Children help nursery staff with seedlings.
The OCP Agroforestry program have made an incredible impact on the protection and sustainability of the environment since the program’s inception in 2001. We are happy to report that our initiatives continue to increase crop yields by up to 25% compared to traditional farming methods. And the major accomplishment of decreasing the time land needs to lay to fallow, (or be reusable for planting) to two years from the staggering 10 years it was before.
Many of the farmers around the Okapi Wildlife Reserve live in remote and difficult-to-reach areas. This provides one of the unique and more challenging tasks taken on by OCP - the spreading of knowledge about sustainable practices. The Agroforestry team tackles this through a number of resources. The first is by providing example gardens around the Reserve that attract farmers and people as they pass by on their daily errands and travels. The genuine interest of the people in how they can change their crop selection, crop rotation and planting schedules to improve crop production is making a broad impact across the region in reducing land degraded by slash-and-burn agricultural practices. The gentle encouragement of the agroforestry team recruits local people to not only join the program to increase their crop yields, but also shares the importance of protecting the ecosystem for the benefit of people and animals, including okapi.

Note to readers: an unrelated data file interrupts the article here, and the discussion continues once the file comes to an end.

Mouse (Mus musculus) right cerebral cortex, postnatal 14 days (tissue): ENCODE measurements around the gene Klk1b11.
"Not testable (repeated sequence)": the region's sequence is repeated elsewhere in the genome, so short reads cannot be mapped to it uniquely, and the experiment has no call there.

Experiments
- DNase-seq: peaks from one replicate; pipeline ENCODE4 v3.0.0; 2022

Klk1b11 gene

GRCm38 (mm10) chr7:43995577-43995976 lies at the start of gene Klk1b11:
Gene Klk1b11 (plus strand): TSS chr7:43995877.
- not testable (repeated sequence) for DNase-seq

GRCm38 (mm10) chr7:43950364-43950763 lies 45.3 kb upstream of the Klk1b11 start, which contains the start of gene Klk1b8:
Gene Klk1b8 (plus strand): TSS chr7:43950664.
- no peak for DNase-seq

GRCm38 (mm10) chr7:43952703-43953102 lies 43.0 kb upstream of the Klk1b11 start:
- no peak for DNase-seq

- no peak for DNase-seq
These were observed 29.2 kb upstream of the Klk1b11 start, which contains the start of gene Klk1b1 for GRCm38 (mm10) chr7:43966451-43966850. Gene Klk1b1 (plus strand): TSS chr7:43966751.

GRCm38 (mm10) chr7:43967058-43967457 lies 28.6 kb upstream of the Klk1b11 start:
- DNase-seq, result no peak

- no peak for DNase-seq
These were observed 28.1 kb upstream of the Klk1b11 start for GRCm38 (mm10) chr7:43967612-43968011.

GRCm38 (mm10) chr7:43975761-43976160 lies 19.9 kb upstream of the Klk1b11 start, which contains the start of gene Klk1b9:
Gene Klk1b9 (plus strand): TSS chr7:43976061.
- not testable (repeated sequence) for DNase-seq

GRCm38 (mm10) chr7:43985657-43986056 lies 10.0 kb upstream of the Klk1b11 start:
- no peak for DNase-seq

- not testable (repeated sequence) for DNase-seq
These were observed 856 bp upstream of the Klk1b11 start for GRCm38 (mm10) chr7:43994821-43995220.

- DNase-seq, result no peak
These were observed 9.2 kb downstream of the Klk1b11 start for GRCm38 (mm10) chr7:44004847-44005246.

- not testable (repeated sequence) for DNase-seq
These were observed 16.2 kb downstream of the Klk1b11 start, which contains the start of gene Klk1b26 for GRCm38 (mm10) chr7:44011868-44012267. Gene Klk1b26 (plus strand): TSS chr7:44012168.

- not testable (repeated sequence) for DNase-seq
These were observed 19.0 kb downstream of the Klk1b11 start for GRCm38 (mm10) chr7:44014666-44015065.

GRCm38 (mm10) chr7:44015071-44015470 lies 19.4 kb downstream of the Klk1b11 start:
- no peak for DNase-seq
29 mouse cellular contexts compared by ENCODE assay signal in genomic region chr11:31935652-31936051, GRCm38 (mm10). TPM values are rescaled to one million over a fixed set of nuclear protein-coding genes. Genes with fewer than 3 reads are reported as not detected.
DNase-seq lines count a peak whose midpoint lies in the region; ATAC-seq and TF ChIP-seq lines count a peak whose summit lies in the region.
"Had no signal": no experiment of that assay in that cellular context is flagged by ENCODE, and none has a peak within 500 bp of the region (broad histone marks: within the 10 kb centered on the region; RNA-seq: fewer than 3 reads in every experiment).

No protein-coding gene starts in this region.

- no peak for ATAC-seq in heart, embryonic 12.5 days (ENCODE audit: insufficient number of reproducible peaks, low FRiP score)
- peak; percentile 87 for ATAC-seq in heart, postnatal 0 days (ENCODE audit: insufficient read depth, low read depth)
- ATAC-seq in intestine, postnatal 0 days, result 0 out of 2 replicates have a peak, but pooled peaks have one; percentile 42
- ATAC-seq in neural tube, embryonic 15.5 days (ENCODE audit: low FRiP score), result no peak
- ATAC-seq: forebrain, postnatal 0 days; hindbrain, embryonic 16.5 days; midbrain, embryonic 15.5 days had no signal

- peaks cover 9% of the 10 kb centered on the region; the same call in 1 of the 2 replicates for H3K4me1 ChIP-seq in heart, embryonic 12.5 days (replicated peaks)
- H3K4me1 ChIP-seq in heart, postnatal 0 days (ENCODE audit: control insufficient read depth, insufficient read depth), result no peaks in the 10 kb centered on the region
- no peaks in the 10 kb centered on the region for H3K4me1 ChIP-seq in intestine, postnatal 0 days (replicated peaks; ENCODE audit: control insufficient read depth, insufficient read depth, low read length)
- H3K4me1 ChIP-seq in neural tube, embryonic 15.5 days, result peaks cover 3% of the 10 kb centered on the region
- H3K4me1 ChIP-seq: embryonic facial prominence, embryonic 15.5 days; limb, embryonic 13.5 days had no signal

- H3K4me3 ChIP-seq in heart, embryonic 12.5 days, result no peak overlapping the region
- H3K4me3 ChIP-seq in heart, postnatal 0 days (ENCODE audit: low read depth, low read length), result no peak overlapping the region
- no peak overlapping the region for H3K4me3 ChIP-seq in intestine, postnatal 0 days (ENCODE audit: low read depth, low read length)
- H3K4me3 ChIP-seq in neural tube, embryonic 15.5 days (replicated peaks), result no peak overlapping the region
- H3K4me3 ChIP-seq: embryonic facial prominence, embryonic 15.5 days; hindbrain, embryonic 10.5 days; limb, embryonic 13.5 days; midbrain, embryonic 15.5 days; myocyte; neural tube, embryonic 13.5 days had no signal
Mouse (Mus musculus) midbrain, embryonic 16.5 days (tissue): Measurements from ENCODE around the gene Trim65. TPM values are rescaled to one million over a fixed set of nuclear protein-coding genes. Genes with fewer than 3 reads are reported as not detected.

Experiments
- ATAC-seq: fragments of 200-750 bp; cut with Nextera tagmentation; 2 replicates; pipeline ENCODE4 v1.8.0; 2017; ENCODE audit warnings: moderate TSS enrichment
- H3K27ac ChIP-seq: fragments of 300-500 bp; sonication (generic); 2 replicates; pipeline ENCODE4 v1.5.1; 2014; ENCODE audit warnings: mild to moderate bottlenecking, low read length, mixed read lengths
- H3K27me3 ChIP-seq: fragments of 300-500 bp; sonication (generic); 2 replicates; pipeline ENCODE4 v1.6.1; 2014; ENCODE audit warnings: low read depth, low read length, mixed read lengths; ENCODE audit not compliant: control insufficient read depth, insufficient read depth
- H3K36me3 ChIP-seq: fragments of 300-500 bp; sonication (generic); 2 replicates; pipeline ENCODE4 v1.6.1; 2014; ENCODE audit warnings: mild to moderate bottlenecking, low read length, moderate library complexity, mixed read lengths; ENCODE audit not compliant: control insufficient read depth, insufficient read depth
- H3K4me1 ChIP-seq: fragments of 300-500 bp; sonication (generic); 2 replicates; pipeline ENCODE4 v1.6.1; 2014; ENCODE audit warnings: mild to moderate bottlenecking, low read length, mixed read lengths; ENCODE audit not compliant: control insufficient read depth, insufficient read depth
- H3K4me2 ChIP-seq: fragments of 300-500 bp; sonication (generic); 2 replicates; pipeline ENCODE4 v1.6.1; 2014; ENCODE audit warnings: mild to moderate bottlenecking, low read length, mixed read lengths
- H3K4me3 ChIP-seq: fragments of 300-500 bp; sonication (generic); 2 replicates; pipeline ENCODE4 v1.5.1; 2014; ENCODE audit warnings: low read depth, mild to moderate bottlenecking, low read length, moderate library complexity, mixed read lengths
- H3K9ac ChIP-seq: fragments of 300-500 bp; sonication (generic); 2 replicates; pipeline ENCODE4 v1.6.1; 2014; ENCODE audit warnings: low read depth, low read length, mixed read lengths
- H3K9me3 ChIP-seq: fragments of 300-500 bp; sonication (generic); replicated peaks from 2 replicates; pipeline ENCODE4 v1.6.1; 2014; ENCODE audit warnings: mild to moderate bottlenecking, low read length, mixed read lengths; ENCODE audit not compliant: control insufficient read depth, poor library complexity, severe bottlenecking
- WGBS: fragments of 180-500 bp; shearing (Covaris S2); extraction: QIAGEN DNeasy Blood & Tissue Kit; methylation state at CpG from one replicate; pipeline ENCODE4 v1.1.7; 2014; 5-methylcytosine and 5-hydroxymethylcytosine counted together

Another method OCP uses is education programs. Since many of these farmers live remotely, radio broadcasts are an important way to reach them without having to make the challenging journey around the Reserve. These broadcasts not only talk about sustainable agroforestry, but the protection of resources and the damaging effects of illegal mining and poaching. In addition, our education programs are allowing children to participate in reforestation projects. Their participation gives children a sense of appreciation for nature, and a personal investment in the project.
Our agroforestry team has made the important identification of key sights for reforestation, like a field in the Bandisende area that was previously abandoned by poor farming practices. In order to regenerate these areas, the team collects fruit and nut tree seeds from the rainforest and then uses OCP nurseries to grow the trees. Once they are seedlings, they are replanted into the reforestation zones to regrow the Ituri Forest.
As always the nurseries have been hard at work distributing seedlings - 14,147 this quarter alone. Distributing tools and food seeds provides farmers the necessary resources to practice sustainable agroforestry.
We continue to be impressed and inspired by the hard work of the Agroforestry team. We appreciate your continued support of the project and our efforts to eliminate slash-and-burn agriculture from the Ituri Forest.
Learning sustainable agroforestry at the nursery.